Without a Doubt – It’s Time to Get to Work on Climate Change

Ven. Santussika Bhikkhuni

A couple of weeks ago, the American Association for the Advancement of Science issued a report intended to dispel the fog of disinformation about the reality of climate change and to impress on us the urgency of taking action. What we need to know is what we ourselves can do about it.

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One day, when I was talking about the importance of taking immediate action on climate change, a good friend of mine said, “I just wish the scientists would get together and tell us whether they think climate change is happening.” Well, my friend, there is a paper I want you to see.

The American Association for the Advancement of Science (AAAS), the world’s largest general scientific society, has issued a report entitled “What We Know” that should clear away any residue of doubt. The report states:

So let us be clear: Based on well-established evidence, about 97% of climate scientists conclude humans are changing the climate. This widespread agreement is documented not by a single study but by a converging stream of evidence over the past two decades from polls of scientists, content analyses of peer-reviewed literature and from public statements issued by virtually every expert scientific membership organization on this topic. The evidence is overwhelming: levels of greenhouse gases in the atmosphere are rising. Temperatures are going up. Springs are arriving earlier. Ice sheets are melting. Sea level is rising. The patterns of rainfall and drought are changing. Heat waves are getting worse as is extreme precipitation. The oceans are acidifying.

They point out that the consensus among climate scientists that humans are changing the climate is as strong as that among health experts that smoking causes lung cancer and heart disease. What they didn’t say in the report is that the same tactics that were used to keep the public in doubt about the risks of smoking are now being used to sow doubt about climate change and its primary cause, the burning of fossil fuels. The film Gasland II discloses that the fracking industry has even employed the very same advertising agency that came up with the idea of introducing doubt as a way to preserve the profitability of the tobacco industry.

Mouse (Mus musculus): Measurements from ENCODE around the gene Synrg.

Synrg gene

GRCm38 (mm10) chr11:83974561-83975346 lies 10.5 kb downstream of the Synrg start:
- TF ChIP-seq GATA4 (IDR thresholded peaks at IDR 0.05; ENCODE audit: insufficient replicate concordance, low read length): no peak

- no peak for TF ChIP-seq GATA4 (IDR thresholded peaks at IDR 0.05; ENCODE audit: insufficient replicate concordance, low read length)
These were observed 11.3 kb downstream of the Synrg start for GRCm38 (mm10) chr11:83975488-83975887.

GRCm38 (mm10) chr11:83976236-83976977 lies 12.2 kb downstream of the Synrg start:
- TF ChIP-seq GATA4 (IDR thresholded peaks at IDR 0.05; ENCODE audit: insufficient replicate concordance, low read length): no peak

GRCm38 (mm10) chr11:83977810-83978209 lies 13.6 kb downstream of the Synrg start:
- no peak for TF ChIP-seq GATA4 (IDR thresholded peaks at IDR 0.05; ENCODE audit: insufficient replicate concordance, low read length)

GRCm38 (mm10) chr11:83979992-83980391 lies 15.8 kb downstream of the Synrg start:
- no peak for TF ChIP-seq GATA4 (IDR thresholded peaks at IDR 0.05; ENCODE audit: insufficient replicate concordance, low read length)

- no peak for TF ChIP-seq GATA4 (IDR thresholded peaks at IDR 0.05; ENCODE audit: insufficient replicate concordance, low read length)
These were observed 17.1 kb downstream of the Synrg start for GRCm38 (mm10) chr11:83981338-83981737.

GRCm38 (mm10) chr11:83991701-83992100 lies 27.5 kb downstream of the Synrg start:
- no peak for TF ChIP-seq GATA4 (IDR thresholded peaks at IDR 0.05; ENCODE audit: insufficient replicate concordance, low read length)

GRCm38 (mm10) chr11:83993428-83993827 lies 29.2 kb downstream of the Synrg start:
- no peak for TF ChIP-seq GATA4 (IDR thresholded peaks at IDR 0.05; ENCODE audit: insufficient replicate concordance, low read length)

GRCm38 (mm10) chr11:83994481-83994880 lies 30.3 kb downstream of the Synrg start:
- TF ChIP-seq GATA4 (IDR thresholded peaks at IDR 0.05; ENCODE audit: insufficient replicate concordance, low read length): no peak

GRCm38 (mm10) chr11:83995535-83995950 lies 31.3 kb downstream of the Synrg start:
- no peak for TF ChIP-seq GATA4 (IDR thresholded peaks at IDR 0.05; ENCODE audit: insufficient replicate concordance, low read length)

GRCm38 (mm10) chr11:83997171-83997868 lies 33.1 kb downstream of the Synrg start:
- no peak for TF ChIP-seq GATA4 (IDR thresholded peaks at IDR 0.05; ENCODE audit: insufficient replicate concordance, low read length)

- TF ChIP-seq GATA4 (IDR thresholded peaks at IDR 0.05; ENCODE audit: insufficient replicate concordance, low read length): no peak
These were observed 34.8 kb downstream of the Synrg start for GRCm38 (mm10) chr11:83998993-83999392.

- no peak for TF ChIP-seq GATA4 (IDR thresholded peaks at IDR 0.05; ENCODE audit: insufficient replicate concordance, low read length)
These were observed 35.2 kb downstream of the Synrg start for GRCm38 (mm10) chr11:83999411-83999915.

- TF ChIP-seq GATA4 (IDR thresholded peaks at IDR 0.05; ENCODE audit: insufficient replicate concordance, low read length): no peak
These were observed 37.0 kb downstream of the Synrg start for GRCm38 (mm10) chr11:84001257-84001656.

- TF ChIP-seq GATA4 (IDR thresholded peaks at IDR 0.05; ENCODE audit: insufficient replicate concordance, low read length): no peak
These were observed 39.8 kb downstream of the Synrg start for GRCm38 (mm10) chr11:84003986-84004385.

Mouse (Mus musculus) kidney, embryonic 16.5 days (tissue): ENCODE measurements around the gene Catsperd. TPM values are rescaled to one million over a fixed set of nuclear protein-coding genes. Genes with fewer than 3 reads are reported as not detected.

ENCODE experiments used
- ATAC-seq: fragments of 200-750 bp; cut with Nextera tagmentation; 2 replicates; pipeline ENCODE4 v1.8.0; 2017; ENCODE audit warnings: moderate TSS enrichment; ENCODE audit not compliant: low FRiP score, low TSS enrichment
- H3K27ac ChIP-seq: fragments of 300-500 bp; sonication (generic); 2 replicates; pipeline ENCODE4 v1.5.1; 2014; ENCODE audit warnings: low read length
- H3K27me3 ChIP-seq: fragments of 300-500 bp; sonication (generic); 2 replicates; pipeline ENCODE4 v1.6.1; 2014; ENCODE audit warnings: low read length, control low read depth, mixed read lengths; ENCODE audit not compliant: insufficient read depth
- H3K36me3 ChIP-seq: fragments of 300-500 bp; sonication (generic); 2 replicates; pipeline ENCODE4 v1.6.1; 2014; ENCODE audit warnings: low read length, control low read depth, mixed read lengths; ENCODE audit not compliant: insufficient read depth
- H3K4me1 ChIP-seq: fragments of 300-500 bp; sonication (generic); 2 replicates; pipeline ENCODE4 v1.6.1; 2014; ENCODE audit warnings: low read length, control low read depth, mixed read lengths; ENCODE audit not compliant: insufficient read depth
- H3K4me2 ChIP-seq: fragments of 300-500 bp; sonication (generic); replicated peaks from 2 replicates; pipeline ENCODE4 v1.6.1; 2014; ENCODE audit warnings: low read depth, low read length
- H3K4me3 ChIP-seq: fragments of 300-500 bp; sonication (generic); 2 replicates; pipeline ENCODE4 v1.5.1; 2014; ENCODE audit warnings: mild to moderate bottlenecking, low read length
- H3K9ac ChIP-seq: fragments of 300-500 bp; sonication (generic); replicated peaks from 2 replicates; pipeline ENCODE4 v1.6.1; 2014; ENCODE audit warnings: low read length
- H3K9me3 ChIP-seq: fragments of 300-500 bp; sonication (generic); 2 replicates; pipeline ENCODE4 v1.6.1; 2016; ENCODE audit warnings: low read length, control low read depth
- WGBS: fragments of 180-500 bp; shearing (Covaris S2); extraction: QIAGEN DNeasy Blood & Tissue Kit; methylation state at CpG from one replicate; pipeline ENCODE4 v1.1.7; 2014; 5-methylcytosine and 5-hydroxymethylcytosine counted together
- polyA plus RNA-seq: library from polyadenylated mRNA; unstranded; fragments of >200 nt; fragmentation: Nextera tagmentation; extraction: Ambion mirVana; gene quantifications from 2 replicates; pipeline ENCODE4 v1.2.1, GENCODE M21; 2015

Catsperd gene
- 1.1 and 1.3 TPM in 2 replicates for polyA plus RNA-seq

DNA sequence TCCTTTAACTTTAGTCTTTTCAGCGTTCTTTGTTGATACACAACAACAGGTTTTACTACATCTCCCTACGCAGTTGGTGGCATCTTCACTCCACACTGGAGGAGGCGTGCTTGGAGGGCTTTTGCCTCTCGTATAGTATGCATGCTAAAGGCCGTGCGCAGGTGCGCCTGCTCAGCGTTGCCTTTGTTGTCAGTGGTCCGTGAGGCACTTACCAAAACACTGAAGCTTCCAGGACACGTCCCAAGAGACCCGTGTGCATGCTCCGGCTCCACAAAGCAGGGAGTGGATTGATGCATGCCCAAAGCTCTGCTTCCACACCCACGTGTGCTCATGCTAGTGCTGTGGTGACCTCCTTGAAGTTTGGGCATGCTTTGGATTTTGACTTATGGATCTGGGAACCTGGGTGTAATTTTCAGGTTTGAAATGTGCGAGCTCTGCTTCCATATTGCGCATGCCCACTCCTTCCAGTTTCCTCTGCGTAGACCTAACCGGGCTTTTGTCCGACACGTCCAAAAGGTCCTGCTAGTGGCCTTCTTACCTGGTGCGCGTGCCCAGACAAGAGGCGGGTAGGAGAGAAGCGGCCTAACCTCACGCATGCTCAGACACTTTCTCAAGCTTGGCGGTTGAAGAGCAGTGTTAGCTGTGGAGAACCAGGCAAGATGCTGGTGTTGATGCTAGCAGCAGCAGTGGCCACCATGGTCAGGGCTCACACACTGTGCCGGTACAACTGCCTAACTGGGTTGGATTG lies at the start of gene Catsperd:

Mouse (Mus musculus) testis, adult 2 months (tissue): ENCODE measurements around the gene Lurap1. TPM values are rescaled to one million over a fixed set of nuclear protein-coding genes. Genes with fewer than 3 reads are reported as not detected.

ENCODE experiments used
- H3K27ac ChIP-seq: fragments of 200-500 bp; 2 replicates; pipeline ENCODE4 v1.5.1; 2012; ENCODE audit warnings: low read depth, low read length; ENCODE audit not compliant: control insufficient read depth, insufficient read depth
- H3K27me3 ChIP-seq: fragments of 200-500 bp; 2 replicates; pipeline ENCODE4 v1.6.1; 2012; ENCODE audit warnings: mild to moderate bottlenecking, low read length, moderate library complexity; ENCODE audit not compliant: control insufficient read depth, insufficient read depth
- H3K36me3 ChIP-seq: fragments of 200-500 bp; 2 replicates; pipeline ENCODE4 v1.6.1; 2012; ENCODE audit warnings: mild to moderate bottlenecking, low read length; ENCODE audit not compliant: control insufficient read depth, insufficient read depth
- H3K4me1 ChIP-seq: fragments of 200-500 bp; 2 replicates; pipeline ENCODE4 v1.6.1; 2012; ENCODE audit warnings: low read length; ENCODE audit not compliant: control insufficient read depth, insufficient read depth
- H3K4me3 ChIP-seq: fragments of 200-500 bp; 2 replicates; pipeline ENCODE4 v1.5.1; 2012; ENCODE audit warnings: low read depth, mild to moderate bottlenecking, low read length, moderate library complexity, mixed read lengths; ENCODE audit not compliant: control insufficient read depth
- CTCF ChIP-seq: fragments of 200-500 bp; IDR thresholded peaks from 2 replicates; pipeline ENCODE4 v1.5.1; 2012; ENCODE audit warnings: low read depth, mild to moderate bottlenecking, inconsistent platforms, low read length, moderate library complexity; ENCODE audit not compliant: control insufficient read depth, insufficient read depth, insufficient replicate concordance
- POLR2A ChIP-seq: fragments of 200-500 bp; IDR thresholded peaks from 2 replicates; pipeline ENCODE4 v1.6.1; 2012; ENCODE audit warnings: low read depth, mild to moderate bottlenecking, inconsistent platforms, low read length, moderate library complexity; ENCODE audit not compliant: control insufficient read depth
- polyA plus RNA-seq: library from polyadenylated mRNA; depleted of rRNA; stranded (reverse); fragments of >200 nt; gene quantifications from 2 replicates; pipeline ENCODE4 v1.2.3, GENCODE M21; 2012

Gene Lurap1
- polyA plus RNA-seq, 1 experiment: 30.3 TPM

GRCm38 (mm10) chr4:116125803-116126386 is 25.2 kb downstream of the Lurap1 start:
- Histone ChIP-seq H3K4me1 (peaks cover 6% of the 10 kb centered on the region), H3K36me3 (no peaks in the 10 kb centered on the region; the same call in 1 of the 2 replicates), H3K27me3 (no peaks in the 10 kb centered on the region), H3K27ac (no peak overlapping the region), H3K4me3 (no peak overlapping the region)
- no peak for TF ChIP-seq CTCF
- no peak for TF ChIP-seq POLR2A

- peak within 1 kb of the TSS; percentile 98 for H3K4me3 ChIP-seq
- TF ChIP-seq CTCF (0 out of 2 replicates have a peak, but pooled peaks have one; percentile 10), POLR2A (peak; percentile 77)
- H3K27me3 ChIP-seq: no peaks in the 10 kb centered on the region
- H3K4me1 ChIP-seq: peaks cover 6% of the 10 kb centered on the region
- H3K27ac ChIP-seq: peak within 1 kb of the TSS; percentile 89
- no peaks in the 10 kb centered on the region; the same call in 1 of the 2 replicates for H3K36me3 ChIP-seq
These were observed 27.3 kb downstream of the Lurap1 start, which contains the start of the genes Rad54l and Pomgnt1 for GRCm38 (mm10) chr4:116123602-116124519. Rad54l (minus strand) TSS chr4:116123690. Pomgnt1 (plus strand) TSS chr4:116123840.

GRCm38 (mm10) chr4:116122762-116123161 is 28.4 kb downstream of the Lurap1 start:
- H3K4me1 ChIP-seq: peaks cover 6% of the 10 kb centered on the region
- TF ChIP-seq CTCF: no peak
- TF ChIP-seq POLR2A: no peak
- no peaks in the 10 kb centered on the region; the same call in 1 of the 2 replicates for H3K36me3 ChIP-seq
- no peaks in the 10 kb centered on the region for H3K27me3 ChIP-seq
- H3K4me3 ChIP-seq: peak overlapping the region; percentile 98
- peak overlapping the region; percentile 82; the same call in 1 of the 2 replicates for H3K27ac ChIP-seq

The report emphasizes that Americans are already experiencing the effects of climate change. It is happening here; it is happening now; the impacts around the globe affect us all.

Last year the concentration of CO2 in the atmosphere broke the 400 parts-per-million mark, an increase of 120 ppm over pre-industrial levels. This rise in CO2 levels is causing widespread impacts that will only become worse. They include changes to our global landscape as ice melts, fires rage, and sea levels rise; changes in animal behaviors and increased rates of species extinction; deaths caused by heat and extreme weather events; the increase of heat-related illnesses; contamination of drinking water; and increased challenges for national security.

The report warns that the longer we take to reduce CO2 emissions, the greater the risk that we could experience “abrupt, unpredictable and potentially irreversible changes that have massively disruptive and large-scale impacts.” Some of these potential irreversible changes include large-scale ice sheet collapse in Greenland and the Antarctic, collapse of part of the Gulf Stream, dieback of the Amazon rainforest, coral reef die-off, destabilization of sea floor methane, and the release of large amounts of CO2 from the thawing Arctic permafrost. The possible large-scale impacts include the collapse of ecosystems and “rates of extinction [that] are likely to place our era among a handful of severe biodiversity crises in the Earth’s geological record.”